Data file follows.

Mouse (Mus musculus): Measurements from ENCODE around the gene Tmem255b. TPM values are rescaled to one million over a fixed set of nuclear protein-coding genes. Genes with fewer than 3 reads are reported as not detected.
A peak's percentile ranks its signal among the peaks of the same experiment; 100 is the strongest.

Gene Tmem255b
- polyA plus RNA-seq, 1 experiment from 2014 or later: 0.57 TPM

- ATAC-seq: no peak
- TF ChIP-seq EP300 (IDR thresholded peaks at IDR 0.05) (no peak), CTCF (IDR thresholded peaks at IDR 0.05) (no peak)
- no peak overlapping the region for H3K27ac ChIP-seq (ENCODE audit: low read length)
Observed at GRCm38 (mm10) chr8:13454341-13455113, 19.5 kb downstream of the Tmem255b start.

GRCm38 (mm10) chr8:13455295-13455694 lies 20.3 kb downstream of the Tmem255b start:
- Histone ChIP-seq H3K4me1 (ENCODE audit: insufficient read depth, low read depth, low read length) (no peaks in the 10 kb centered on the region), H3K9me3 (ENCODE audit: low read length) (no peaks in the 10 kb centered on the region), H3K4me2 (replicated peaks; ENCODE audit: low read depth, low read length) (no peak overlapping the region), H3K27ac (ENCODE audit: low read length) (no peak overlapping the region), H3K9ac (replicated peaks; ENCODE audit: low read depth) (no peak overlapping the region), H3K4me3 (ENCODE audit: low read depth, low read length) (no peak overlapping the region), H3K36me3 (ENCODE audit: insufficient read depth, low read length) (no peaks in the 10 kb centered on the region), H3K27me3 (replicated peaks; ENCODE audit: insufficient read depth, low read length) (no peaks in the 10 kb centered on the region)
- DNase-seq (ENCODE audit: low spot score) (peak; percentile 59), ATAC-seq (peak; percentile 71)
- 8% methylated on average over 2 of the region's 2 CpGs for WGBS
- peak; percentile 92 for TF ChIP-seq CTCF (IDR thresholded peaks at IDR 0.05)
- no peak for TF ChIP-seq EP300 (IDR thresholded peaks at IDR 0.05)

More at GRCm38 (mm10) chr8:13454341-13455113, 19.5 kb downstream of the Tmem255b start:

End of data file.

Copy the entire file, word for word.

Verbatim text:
Mouse (Mus musculus): Measurements from ENCODE around the gene Tmem255b. TPM values are rescaled to one million over a fixed set of nuclear protein-coding genes. Genes with fewer than 3 reads are reported as not detected.
A peak's percentile ranks its signal among the peaks of the same experiment; 100 is the strongest.

Gene Tmem255b
- polyA plus RNA-seq, 1 experiment from 2014 or later: 0.57 TPM

- ATAC-seq: no peak
- TF ChIP-seq EP300 (IDR thresholded peaks at IDR 0.05) (no peak), CTCF (IDR thresholded peaks at IDR 0.05) (no peak)
- no peak overlapping the region for H3K27ac ChIP-seq (ENCODE audit: low read length)
Observed at GRCm38 (mm10) chr8:13454341-13455113, 19.5 kb downstream of the Tmem255b start.

GRCm38 (mm10) chr8:13455295-13455694 lies 20.3 kb downstream of the Tmem255b start:
- Histone ChIP-seq H3K4me1 (ENCODE audit: insufficient read depth, low read depth, low read length) (no peaks in the 10 kb centered on the region), H3K9me3 (ENCODE audit: low read length) (no peaks in the 10 kb centered on the region), H3K4me2 (replicated peaks; ENCODE audit: low read depth, low read length) (no peak overlapping the region), H3K27ac (ENCODE audit: low read length) (no peak overlapping the region), H3K9ac (replicated peaks; ENCODE audit: low read depth) (no peak overlapping the region), H3K4me3 (ENCODE audit: low read depth, low read length) (no peak overlapping the region), H3K36me3 (ENCODE audit: insufficient read depth, low read length) (no peaks in the 10 kb centered on the region), H3K27me3 (replicated peaks; ENCODE audit: insufficient read depth, low read length) (no peaks in the 10 kb centered on the region)
- DNase-seq (ENCODE audit: low spot score) (peak; percentile 59), ATAC-seq (peak; percentile 71)
- 8% methylated on average over 2 of the region's 2 CpGs for WGBS
- peak; percentile 92 for TF ChIP-seq CTCF (IDR thresholded peaks at IDR 0.05)
- no peak for TF ChIP-seq EP300 (IDR thresholded peaks at IDR 0.05)

More at GRCm38 (mm10) chr8:13454341-13455113, 19.5 kb downstream of the Tmem255b start: